Italian forces launched air raids from Majorca against Republican-held cities on mainland Spain.[11] Initially Mussolini only authorized a weak force of Italian bomber aircraft to be based in Majorca in 1936 to avoid antagonizing Britain and France.[12] However the lack of resolve by the British and French to Italy's strategy in the region, encouraged Mussolini to deploy twelve more bombers to be stationed in Majorca, including one aircraft flown by his son, Bruno Mussolini.[13] By January 1938, Mussolini had doubled the number of bombers stationed in the Balearics and increased bomber attacks on shipping headed to support Spanish Republican forces.[14] The buildup of Italian bomber aircraft on the island's airfields and increased Italian air attacks on Republican-held ports and shipping headed to Republican ports was viewed by France as provocative.[15]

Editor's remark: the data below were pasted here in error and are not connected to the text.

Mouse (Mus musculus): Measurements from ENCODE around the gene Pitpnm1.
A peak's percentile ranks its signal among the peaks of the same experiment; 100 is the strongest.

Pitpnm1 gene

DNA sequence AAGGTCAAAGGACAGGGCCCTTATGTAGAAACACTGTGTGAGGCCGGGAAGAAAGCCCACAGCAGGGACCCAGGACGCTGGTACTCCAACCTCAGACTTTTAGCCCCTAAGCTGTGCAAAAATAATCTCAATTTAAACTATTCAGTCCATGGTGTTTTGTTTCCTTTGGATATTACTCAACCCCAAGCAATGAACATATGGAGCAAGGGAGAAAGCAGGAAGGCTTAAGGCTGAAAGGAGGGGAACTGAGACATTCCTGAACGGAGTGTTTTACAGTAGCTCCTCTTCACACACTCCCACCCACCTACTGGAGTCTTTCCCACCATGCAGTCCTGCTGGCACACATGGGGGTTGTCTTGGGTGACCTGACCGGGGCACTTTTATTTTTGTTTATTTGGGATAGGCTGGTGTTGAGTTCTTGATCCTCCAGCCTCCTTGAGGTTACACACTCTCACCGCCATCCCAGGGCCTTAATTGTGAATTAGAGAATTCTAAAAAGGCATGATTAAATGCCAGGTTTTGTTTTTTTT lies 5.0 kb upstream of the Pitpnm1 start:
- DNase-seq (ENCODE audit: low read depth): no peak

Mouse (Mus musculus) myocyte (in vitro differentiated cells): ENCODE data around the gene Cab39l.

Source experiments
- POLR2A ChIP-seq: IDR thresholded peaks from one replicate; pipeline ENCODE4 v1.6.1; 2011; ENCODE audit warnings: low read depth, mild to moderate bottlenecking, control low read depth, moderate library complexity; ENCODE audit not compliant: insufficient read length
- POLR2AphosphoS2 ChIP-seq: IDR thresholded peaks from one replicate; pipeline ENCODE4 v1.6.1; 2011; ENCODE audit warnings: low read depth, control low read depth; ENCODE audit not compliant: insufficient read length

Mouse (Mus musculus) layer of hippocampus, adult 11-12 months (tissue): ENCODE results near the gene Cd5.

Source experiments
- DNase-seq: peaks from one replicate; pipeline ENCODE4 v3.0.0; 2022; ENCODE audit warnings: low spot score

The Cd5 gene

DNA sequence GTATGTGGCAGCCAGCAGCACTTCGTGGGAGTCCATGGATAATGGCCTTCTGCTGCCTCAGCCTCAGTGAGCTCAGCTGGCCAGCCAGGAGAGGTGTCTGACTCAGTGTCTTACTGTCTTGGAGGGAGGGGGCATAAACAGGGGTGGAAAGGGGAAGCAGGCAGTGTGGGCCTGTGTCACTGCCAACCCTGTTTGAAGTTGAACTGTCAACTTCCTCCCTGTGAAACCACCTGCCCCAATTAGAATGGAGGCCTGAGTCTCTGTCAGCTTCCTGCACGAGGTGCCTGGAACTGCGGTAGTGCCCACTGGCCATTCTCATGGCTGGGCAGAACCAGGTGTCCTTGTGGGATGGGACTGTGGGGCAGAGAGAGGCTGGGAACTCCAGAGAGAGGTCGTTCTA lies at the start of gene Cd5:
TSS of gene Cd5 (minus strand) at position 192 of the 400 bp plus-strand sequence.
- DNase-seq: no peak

After Franco's victory in the civil war, and several days after Italy's conquest in the Balkans of Albania, Mussolini issued an order on April 11 or 12 1939, to withdraw all Italian forces from Spain.[16] Mussolini issued this order in response to Germany's sudden action of invading Czechoslovakia in 1939, in which Mussolini was aggravated by Hitler's swift success and sought to prepare Italy to make similar conquests in Eastern Europe.[17]

Criticism of the supposition[edit]

Gilberto Oneto, an Italian historian, wrote the following about Bonaccorsi and the Italians in Majorca: